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Photos: Mikah Labuanan (left) of Hawaii won a 116-pound title in Arizona in early March. With the pandemic stopping wrestling in Hawaii, Labuanan did what it took to find competition and made the trip to Arizona.
By Bill X. Barron
To wrestle in this current environment, one must confront opponents, both those seen and unseen. Unseen is the warrior of one’s conscience: should I shake hands before and/or after we do battle?
More than a simple act of sportsmanship, a handshake is an equalizer. But in today’s sensitized climate, the act of shaking hands is sometimes viewed as a potential source of infection, a disease of the spirit where we are uncomfortable acting naturally with friends and foes alike.
However, when Mikah Labuanan steps on the wrestling mat, he is both a reflection of the person he is and of the culture he represents.
“It is natural for me to thank the referee and to welcome my opponent into the arena,” said the Hawaii native. “So, I shake their hands before and after the match.”
To Mikah (pronounced “me-ka”), “every time I step on the mat, I am representing my culture. Where I come from, we are always loving toward and respectful of everyone.”
“Mikah shows compassion to everyone both on and off the mat, and he is always willing to help others,” said his father and coach Mike. “His display of respect to his opponent and officials is a reflection of his Hawaiian culture, always spreading the Aloha spirit and living according to Pono (Do What Is Right).”
Hawaiian wrestling received overdue recognition when the National Wrestling Hall of Fame named Nanea Estrella the nation’s most outstanding female high school senior wrestler for 2020. Her cousin, Waipuilani Estrella-Beauchamp — a freshman at Midland College (Texas) — won the 2021 NAIA Women’s national championship at 143 pounds.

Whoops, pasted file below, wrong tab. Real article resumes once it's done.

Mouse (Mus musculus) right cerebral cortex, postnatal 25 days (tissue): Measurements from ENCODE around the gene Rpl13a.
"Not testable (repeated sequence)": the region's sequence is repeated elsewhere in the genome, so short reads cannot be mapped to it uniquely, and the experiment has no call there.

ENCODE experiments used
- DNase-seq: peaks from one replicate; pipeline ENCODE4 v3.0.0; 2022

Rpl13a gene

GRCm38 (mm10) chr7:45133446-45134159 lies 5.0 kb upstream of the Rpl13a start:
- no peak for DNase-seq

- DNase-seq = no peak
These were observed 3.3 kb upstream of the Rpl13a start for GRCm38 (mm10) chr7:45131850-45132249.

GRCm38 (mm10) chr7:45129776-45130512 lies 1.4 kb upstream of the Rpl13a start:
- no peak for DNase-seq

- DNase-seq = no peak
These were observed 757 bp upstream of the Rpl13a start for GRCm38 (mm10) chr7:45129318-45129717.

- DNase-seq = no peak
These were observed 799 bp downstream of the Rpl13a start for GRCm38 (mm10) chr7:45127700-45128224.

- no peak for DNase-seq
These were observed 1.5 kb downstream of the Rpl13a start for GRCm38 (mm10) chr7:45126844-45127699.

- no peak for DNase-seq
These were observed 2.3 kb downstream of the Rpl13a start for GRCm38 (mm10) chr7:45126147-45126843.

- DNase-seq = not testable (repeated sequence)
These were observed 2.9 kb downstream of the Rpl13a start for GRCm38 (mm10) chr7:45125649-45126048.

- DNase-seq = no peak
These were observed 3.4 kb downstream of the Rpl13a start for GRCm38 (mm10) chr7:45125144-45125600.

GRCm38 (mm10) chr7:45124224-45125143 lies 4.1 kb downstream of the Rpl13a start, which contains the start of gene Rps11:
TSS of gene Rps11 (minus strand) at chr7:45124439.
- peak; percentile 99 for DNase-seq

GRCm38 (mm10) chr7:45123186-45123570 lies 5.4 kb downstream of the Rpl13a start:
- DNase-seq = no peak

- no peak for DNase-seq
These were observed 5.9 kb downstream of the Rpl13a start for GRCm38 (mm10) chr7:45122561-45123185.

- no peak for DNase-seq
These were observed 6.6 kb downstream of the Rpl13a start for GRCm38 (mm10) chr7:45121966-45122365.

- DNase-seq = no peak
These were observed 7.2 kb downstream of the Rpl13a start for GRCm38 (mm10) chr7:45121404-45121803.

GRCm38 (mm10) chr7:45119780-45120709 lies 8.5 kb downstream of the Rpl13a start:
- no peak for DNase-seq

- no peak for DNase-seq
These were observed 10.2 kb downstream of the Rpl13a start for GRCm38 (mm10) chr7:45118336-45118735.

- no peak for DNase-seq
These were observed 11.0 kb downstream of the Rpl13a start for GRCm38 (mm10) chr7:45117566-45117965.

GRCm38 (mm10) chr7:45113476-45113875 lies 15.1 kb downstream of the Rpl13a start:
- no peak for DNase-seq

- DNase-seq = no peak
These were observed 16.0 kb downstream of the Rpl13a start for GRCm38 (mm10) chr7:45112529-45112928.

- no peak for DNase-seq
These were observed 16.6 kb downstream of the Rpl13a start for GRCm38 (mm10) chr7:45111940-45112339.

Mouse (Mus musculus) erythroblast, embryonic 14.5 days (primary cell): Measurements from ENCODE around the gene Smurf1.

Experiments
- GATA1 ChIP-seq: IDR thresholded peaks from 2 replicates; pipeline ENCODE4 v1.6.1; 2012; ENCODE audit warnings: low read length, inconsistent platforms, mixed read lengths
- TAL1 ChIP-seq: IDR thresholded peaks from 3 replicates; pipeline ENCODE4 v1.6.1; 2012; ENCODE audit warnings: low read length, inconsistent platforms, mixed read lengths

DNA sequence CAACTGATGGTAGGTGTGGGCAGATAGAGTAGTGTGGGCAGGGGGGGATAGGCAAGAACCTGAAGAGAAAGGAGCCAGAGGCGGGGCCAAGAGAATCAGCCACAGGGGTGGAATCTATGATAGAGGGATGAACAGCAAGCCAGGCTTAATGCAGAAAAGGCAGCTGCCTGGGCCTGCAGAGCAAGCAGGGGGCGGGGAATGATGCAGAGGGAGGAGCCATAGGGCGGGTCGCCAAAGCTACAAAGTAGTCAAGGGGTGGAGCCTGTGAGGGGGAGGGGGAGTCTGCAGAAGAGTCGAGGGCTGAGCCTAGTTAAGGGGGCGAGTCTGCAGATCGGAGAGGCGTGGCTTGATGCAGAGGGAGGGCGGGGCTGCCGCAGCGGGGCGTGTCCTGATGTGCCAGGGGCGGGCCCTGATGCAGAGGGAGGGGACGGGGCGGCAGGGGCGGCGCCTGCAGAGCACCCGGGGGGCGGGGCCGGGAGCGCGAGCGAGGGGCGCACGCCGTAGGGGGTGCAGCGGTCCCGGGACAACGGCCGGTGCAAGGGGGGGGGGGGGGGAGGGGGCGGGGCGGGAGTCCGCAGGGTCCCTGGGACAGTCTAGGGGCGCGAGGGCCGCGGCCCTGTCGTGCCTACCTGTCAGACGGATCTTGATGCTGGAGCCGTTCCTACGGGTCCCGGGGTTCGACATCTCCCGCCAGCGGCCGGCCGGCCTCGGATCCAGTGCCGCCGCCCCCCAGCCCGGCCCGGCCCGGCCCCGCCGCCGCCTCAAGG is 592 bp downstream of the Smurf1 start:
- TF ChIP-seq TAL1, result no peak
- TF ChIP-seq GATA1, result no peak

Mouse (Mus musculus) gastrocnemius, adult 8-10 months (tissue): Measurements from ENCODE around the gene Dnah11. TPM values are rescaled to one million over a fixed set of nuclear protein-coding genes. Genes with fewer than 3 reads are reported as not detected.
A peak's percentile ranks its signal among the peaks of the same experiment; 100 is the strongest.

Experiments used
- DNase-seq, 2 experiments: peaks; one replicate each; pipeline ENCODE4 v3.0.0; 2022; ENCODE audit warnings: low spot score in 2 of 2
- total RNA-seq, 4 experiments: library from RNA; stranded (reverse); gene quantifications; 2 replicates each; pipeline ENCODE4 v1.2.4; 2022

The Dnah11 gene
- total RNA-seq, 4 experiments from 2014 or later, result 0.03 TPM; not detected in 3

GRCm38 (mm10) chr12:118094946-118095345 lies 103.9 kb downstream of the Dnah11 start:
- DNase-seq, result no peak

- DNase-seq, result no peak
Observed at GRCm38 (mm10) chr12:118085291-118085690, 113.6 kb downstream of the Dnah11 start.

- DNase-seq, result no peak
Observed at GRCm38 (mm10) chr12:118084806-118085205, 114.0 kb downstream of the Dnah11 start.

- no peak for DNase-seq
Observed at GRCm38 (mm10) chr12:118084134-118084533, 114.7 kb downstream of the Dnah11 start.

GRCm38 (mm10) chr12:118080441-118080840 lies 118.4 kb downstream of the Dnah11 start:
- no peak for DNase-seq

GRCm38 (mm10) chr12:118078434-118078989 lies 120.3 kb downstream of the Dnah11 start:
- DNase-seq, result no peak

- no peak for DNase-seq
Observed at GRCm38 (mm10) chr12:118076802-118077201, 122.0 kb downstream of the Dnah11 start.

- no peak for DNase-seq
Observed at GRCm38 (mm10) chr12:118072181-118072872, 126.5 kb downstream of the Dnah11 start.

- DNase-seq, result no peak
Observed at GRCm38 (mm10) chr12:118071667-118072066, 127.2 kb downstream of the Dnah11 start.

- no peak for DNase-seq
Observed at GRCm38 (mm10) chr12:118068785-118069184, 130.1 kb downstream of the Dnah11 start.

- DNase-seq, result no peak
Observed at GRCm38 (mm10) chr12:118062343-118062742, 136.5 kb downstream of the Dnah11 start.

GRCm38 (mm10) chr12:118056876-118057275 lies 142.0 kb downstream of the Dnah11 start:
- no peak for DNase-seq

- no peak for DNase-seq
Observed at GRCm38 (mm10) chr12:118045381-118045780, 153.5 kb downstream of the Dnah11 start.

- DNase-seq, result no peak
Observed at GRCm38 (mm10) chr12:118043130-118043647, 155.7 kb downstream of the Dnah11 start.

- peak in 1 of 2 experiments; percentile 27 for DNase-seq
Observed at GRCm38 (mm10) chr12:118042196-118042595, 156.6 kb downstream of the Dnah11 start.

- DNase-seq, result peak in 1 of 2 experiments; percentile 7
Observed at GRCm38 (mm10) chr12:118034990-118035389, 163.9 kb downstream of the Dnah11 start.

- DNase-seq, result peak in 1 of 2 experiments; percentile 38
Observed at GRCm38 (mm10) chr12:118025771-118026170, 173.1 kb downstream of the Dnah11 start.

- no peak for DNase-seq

Since regular competition and practice were on hold for a year in Maui, Mikah welcomed the opportunity to travel to Arizona for the RMN Terminator, where the bridge-back bar-arm series that he learned from dad brought home a championship belt in the 13U, 116-pound division and a third-place medal in 15U at 116.
Mikah enjoys the “super-cool, always-different and special” RMN events.
“Here, the level of competition in my weight and age group is much more challenging,” he said. “At home, I am mostly training with a couple of teammates on a mat in my father’s garage that he turned into a gym.”
If you were to meet Mikah away from the mat, you would know he is a wrestler. As he states: “Wrestling teaches me a lot about how I should act and how to push through tough situations. It also serves as a stress reliever, since the private school I attend, Kamehameha, assigns a lot of work.”
At Kamehameha, Mike is the high school coach where he has “seen Mikah grow into a natural leader, always eager to learn new things. He splits time during the week with wrestling, soccer, strength training, and bodyboarding. On some days, he will do two to three training sessions, on top of all of his schoolwork.
“Surfing (bodyboarding) has really been his release from all the stresses the world has thrown at us over the past year.”
Out on the ocean waters, Mikah relishes “the good company of friends,” where he can be “relaxed one moment, then scrambling the next before a wave breaks.”
Watching Mikah’s calm, poised disposition in the midst of a wrestling match, you can relate to his description of surfing.
“There’s a feeling you get when you are on a wave,” Mikah said. “Waves change on you. So, you’re always ready for the moment when you have to adjust. Then you have to make the right decision with little time to do so.”
And if you thought this Hawaiian was just vacationing with his favorite pastime (other than soccer), Mikah reminds us that “body-boarding every day builds endurance, strengthens leg muscles, helps with balance, and prepares me to recognize what is different about situations.”
Why is wrestling worth the sacrifice and investment of time, travel, and training?
“Wrestling makes me happy,” he said. “It relieves all the stress and helps build my overall health. All around, it’s just super fun to do!”
Before and after each grappling bout, we all embrace the unique experience of our shared humanity. Then camaraderie steps aside for three to eight minutes, allowing competition to proceed as other emotions take hold.
Yet afterward, we are called upon to revisit the Aloha spirit which connects us across continents and oceans. In the balance of life, the natural acceptance of a 14-year-old from the Islands centers us around what we love about this unpredictable but beautiful sport.
In this time of uncertainty, we turn our thanks to Mikah Labuanan, a son of Maui whose spirit, love, and humanity reminds us of who we are. Let us all meet, as before, in the middle to shake hands.